Children, anxiety, and global warming
I found this post over on the Climate Ark blog.
My 8-year-old daughter has just come running to me in a flood of tears. Why? Because she thinks the world is going to end sometime soon and it’s the fault of me and, to a lesser extent, my generation. That’s why. Why does she think that? Because she takes it for gospel that over bearing boffins like yourself know more than ordinary folk like me. Does it make you feel good? Making an eight-year-old girl with a mouth brace bawl her little eyes out?
I really empathized with this father. There’s more:
Centuries ago wasn’t it scientists who were worshiping the sun as a God? Wasn’t it scientists who thought the world was flat? And wasn’t it a scientist who invented the nuclear bomb? Hell, before Newton came along not one single scientist could work out what gravity was. I’m a salesman, have been for 20 years. think you union guys are smarter than me, do you?
Listen, I sell to put food on the table. Give me some shit and I’ll sell it. If I don’t sell I get fired. Simple as that. The pressure is on me every week. Yet, the wife has a direct debit with you scientists at the cancer charity and I’ll confess it rankles with me. Everyday you scientists go to work in your white coat sand fiddle about with a few test tubes and at the end of every day, every week and every month you shrug your shoulders and say, “nope, we still ain’t found a cure.” But you still get paid. That’s one tough gig! Win or lose you still get paid a fancy salary, you get to comp those expensive lunches and with your other ‘concerned’ scientists. My wife pays for that.
Let me tell you something about global warming. We’re enjoying unseasonally fine weather. So what if a bit of the North pole drops off? Sounds like a pretty good bargain to me. Besides, in a few thousand years the likelihood is we’ll be dead by then so who really gives a crap if the world has fried by then? Besides, we’ll be living in apartments in Pluto by then. Luckily I sat my little girl down and articulated this to her and now she’s stopped her babbling.
I think you ought to quit you scaremongering tactics and stop frightening the wits out of little girls like my Roxanne.
We all have our limits, and this blue-collar father, an average Joe, has understandably reached his.
I was a little tentative when Aunt Martha volunteered to take my daughter to see An Inconvenient Truth. I was not sure at all it was the kind of film children should see. I let my kids watch Jurassic Park when they were little without a care. I explained to them beforehand that it was pretend and they took their father’s word for it. I couldn’t say that this time. I pulled my sister-in-law aside as they were going out the door and asked her to watch for signs of anxiety or fear in her niece and to be sure to answer any questions in a most reassuring manner.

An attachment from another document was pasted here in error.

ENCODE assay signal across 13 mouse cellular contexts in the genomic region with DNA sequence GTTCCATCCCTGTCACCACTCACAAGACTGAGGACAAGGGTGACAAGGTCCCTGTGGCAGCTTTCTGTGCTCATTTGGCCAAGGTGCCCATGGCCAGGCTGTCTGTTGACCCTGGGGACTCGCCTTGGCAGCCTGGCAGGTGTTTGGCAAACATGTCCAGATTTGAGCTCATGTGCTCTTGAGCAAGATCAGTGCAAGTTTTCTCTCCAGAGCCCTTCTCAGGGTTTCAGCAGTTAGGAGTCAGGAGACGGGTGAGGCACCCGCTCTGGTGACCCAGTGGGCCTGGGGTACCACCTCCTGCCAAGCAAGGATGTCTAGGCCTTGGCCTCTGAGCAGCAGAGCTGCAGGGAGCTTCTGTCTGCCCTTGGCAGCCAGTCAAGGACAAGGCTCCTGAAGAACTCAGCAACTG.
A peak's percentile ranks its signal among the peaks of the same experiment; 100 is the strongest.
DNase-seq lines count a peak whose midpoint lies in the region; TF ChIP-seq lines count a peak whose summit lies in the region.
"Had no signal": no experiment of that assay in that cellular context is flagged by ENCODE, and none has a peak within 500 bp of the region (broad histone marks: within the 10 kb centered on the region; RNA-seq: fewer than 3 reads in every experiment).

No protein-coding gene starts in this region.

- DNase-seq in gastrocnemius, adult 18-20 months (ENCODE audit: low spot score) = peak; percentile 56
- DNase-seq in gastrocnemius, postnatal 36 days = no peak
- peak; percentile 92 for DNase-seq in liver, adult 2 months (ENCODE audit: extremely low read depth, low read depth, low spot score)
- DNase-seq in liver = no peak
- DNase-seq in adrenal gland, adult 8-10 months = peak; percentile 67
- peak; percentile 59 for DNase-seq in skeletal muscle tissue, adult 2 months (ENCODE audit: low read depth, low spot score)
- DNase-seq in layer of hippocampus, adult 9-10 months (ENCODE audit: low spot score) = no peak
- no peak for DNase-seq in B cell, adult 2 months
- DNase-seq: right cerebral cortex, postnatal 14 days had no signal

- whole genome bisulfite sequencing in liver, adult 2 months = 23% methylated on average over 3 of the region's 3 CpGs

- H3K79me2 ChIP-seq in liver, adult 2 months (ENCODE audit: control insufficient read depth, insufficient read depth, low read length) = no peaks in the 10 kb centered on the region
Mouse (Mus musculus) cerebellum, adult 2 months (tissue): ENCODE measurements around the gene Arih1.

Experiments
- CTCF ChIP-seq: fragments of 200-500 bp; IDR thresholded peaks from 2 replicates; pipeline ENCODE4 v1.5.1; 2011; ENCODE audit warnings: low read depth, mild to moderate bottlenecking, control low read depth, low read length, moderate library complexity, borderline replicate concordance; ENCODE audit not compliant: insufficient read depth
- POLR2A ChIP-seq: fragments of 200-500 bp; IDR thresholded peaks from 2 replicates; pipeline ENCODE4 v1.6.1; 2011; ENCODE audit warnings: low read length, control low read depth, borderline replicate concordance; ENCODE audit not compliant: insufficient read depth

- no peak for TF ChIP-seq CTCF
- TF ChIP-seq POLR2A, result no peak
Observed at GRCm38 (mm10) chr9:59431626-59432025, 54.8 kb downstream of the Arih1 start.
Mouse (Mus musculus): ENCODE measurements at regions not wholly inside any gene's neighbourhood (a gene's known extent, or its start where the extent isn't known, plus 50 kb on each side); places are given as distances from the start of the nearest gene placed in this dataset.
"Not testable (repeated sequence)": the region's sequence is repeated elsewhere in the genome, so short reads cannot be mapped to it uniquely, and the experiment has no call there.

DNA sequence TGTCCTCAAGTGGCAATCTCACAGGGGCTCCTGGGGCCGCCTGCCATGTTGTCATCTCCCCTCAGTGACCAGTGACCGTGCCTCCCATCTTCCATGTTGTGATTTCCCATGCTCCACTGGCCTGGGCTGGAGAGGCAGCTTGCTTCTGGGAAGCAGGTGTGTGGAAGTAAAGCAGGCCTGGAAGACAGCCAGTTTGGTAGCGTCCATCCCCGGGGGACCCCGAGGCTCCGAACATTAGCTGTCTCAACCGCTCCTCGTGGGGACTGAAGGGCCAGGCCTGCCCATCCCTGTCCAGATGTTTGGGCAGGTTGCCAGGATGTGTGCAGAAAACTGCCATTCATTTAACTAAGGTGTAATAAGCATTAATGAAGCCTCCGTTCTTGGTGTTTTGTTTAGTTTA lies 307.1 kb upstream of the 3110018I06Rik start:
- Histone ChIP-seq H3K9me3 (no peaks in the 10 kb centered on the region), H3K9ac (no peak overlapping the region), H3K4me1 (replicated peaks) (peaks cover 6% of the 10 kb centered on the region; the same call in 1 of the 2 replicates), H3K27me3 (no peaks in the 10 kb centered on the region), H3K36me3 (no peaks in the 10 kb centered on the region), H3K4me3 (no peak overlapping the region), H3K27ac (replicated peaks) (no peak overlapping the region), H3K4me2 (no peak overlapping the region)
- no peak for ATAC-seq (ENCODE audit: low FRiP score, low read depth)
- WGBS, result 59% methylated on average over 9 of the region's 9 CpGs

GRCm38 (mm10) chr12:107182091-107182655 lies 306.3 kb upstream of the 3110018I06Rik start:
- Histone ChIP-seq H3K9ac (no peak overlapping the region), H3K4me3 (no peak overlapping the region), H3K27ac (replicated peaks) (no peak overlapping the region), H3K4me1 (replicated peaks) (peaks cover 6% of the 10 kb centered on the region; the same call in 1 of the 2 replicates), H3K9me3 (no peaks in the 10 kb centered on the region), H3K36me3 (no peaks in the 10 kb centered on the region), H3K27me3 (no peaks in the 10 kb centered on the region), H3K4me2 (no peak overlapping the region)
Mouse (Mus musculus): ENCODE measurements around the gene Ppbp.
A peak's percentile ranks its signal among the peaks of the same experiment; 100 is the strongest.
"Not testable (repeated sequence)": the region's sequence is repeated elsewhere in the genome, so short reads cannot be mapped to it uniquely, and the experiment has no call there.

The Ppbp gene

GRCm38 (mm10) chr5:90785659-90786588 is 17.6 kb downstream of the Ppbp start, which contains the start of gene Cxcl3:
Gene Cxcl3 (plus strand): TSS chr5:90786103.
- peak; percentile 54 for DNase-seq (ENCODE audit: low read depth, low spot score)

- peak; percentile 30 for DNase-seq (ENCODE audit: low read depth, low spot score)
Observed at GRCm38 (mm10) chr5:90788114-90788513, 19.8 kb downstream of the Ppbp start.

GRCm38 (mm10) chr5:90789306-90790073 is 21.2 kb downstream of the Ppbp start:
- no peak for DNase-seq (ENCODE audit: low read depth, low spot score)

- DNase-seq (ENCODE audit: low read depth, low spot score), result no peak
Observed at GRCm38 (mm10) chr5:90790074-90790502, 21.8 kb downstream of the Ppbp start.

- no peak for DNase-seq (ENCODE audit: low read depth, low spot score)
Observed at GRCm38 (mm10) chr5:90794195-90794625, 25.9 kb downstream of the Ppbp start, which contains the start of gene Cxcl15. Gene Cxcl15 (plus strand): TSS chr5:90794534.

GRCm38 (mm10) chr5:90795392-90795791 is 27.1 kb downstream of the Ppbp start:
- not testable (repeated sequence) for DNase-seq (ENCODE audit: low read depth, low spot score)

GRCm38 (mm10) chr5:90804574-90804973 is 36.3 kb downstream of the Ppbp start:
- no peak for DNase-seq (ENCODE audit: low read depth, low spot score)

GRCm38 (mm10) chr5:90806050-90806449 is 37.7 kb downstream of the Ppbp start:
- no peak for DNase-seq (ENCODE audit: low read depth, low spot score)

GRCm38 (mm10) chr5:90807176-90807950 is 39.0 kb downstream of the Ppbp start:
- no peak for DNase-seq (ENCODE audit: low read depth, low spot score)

My daughter was fine, but she does not want to talk about the film. She has moved it to the back of her mind and I think that is a good thing. My wife does not want to talk about unsettling things like global warming either, and I don’t really blame her. We all have different ways of coping with life. They are called coping mechanisms, and you really can’t change them. I have an annoying tendency (at least to my wife) to expect the worse and prepare for it. She expects the best and when it doesn’t happen, deals with it then. Both methods seem to work, and by joining forces in a marriage, we get a kind of redundancy. Most people out there are never going to face global warming head-on, and we need to accept that.
We should expect an epidemic of anxiety disorders among children if this global warming thing isn’t handled properly by parents and teachers. One easy way to deal with it is to tell your kids it is all a bunch of crap and not to worry about it, as the father who wrote that letter did. Myself, I told her that everything will be fine and not to worry about it. We will find better ways to make electricity and fuel our cars, our Prius being a reassuring example. My message was not that different, really, and hopefully not a load of crap.
I was also disappointed by the caustic responses by some environmentalists — I am guessing those without children, who couldn’t empathize with this father’s plight.